Books are special
The written word is a uniquely powerful, and powerfully Christian, tool of communication
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John R. Erickson, author of the terrific Hank the Cowdog books for children, notes that writing and reading are deeply Christian: When God chose to give us the Bible, "He didn't draw pictures. God's law was written so that it could be read. [When Biblical authors] wanted to record the events they had witnessed, they wrote them down so that they could be read by future generations. The very act of reading binds us to a tradition that goes back to Mosaic law, the written Gospels, the Pauline epistles, the church councils, the King James Bible, Luther, Calvin, Aquinas and Augustine."
Erickson also observes, "When a family reads a book aloud at bedtime, parents are tutoring the children in the Judeo-Christian tradition, exercising a discipline that God chose for communicating with His people-the absolutely stunning process through which scribbles on a page acquire meaning and become something more than scribbles on a page."
He's right: "Words engage the mind and help us develop such skills as logical reasoning and the postponement of gratification." That's why each issue of WORLD has sections on books, movies, and music, but once a year we give particular honor to books. So do millions of Christians who belong to weekly Bible studies or monthly book groups. I've met English majors who are not Christians but are still enormously impressed to learn that people are getting together to talk about The Book, or books.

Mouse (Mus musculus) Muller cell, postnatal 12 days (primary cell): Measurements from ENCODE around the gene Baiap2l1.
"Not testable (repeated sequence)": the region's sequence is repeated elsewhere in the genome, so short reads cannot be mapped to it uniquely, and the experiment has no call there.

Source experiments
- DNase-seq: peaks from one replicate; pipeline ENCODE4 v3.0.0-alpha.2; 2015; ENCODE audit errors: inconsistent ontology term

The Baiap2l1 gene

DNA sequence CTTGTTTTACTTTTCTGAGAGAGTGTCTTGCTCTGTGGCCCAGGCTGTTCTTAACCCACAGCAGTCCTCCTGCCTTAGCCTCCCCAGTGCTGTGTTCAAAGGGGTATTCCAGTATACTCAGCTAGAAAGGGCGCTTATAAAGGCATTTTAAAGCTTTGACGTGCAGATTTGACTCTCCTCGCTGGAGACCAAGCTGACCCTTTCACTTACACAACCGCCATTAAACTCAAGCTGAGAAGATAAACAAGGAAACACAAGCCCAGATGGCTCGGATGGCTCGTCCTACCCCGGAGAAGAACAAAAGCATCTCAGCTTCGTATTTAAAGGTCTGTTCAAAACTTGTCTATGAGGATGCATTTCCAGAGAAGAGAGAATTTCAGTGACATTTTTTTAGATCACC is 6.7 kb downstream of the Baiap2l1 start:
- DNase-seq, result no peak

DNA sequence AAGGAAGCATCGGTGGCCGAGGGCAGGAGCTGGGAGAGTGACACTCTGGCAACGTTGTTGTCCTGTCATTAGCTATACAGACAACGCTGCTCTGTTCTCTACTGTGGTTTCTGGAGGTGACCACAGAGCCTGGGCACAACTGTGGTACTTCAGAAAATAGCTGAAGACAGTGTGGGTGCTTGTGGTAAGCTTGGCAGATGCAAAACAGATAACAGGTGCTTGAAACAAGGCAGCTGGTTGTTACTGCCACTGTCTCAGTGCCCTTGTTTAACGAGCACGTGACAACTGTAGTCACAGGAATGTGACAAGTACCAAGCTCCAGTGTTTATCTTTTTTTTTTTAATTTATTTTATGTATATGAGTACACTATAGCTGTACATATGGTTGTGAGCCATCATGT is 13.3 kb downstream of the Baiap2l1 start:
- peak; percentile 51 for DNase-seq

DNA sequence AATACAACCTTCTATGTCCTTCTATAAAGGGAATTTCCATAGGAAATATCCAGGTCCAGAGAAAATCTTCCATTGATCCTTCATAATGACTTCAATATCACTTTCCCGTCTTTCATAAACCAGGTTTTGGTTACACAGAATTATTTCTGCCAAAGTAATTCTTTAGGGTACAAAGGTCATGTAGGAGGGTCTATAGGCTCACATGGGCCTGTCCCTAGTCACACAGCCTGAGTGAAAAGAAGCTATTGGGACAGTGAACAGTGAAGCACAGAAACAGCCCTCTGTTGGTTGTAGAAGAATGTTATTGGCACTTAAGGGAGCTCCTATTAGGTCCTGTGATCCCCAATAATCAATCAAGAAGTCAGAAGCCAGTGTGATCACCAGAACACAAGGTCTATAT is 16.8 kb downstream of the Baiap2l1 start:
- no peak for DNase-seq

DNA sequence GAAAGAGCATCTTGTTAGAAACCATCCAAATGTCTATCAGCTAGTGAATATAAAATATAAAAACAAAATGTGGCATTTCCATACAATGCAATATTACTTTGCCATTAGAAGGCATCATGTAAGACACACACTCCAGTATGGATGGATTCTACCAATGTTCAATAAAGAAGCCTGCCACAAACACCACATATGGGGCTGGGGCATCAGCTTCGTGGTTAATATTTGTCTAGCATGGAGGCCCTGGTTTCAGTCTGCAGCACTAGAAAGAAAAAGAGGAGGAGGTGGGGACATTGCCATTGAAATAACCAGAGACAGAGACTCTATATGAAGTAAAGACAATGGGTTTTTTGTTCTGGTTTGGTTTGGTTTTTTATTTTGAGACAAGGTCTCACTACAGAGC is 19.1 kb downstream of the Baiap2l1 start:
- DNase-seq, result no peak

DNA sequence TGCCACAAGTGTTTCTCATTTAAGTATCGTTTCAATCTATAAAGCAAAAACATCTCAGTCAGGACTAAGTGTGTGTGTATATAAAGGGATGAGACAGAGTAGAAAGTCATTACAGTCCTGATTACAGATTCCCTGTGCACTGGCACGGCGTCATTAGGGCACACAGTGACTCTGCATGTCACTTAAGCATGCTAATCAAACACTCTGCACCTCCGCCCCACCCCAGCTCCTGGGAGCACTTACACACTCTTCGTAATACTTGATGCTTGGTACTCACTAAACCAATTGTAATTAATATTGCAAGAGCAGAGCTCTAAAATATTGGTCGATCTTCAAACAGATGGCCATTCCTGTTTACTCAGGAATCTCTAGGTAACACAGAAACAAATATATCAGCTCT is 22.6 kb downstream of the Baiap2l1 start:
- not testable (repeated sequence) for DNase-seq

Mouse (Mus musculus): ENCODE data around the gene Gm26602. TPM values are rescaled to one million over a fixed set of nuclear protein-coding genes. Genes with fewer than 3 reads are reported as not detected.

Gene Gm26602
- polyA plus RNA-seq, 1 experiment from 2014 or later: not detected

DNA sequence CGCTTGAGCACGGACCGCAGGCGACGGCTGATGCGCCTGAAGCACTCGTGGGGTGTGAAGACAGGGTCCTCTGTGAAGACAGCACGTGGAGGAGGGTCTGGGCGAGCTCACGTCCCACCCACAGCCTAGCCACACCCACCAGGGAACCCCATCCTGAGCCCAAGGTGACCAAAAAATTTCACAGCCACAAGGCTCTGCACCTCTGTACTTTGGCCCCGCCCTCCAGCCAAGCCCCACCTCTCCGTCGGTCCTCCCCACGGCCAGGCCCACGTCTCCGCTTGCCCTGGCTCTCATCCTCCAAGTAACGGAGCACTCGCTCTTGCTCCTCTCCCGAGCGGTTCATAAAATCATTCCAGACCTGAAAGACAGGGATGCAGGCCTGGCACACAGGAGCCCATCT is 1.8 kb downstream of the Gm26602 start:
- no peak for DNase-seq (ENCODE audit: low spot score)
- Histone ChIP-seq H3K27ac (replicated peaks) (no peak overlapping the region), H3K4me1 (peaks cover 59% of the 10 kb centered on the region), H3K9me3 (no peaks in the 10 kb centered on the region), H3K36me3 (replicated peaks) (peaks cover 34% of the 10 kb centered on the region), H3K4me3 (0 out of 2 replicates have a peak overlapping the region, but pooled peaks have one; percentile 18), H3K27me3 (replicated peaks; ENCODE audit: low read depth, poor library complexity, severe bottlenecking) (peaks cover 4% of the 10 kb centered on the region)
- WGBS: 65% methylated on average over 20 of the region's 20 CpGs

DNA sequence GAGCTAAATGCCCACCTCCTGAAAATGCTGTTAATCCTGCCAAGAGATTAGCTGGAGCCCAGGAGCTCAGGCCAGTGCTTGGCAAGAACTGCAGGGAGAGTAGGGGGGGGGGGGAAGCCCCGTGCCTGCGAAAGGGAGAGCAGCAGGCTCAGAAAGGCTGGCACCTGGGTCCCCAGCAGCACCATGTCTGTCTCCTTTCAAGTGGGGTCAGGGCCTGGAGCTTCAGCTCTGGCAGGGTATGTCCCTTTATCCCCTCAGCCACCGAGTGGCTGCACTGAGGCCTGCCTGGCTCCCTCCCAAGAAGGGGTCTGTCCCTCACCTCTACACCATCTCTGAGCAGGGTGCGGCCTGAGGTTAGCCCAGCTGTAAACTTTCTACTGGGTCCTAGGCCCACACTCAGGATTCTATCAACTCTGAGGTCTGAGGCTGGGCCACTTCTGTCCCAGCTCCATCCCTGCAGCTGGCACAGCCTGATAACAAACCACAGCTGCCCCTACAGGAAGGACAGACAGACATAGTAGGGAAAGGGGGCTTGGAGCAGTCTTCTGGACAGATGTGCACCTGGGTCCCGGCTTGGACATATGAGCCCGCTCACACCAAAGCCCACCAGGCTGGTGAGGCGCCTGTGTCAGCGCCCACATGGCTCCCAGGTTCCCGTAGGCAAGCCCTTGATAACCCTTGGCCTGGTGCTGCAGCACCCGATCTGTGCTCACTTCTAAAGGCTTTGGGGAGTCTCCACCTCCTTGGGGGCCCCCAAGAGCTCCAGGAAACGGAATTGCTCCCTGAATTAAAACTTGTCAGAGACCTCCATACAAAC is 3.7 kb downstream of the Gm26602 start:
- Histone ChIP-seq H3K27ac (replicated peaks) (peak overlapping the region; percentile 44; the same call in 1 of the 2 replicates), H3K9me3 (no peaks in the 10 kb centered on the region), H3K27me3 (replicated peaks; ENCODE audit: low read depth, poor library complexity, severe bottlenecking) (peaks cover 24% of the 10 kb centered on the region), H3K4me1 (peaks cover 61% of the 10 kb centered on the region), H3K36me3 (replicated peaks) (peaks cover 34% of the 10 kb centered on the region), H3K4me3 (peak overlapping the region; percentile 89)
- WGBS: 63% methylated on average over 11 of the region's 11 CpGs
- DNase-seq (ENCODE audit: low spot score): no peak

This special section comes in two parts. First, we devote six pages to our Book of the Year, two runners-up, and seven more books on our short list of excellent ones published from June 2011 through May 2012. We also comment briefly on other top books from four specific categories: business, economics, humor, sports, and self-published works. Then comes halftime: an interview with a young Christian writer.
The second half of our coverage includes nine pages celebrating literary anniversaries and appreciating work over many years: It's 200 years since the birth of Charles Dickens, 50 years since the publication of Walker Percy's The Moviegoer, and two decades since Randy Alcorn began writing fiction. We also include Alcorn's evaluation of the best Christian fiction of recent years and conclude with recommendations regarding theology for the young.
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